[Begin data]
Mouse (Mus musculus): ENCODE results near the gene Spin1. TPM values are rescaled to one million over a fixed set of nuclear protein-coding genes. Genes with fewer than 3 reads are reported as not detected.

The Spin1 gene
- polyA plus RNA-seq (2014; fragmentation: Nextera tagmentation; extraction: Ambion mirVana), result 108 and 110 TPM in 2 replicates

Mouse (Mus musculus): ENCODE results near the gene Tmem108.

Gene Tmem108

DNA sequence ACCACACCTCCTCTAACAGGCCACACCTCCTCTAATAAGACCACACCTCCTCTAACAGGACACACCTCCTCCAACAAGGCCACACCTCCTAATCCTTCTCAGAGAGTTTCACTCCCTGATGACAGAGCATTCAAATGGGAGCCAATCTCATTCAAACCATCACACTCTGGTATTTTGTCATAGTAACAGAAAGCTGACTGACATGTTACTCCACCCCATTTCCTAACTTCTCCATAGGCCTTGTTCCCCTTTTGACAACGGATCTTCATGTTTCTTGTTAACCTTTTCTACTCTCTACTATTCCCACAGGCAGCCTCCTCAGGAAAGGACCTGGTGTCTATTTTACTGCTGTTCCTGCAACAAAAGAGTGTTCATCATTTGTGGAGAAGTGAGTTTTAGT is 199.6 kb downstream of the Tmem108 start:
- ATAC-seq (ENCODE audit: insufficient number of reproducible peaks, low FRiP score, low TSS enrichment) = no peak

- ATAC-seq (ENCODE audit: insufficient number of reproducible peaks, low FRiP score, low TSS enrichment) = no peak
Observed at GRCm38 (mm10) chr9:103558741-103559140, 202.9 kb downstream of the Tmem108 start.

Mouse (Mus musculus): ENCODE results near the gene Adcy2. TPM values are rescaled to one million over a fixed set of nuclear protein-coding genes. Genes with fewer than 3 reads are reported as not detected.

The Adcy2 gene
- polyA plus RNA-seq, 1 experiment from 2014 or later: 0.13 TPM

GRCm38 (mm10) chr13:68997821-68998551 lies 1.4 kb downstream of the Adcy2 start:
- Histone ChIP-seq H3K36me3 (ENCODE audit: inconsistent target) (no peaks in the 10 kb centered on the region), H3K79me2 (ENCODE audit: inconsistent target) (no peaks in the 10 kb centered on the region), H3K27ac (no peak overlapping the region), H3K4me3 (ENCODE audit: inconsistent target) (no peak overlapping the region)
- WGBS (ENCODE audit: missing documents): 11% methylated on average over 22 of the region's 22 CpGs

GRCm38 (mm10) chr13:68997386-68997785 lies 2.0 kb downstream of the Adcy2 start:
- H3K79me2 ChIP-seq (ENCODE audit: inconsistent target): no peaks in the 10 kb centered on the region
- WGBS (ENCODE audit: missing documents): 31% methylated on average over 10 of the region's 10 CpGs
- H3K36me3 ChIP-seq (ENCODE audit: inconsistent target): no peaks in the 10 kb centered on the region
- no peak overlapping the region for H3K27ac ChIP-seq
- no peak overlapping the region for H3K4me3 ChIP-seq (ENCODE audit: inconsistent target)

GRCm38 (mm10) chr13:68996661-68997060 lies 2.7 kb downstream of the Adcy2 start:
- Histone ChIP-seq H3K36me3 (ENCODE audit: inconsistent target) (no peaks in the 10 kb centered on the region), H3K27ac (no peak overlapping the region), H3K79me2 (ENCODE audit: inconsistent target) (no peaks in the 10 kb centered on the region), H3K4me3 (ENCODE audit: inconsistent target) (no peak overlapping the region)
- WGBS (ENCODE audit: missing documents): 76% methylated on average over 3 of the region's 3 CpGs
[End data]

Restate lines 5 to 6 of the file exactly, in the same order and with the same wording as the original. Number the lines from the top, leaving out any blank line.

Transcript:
Gene Tmem108

DNA sequence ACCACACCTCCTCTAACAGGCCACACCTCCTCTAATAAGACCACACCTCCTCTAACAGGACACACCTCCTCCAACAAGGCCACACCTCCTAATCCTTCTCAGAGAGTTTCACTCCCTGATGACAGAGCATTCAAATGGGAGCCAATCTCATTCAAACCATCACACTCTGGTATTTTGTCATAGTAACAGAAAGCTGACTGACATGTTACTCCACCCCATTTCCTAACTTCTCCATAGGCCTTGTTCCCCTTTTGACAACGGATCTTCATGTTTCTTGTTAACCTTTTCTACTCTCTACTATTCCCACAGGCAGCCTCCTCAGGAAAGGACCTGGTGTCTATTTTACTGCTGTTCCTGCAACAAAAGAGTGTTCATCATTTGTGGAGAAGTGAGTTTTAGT is 199.6 kb downstream of the Tmem108 start: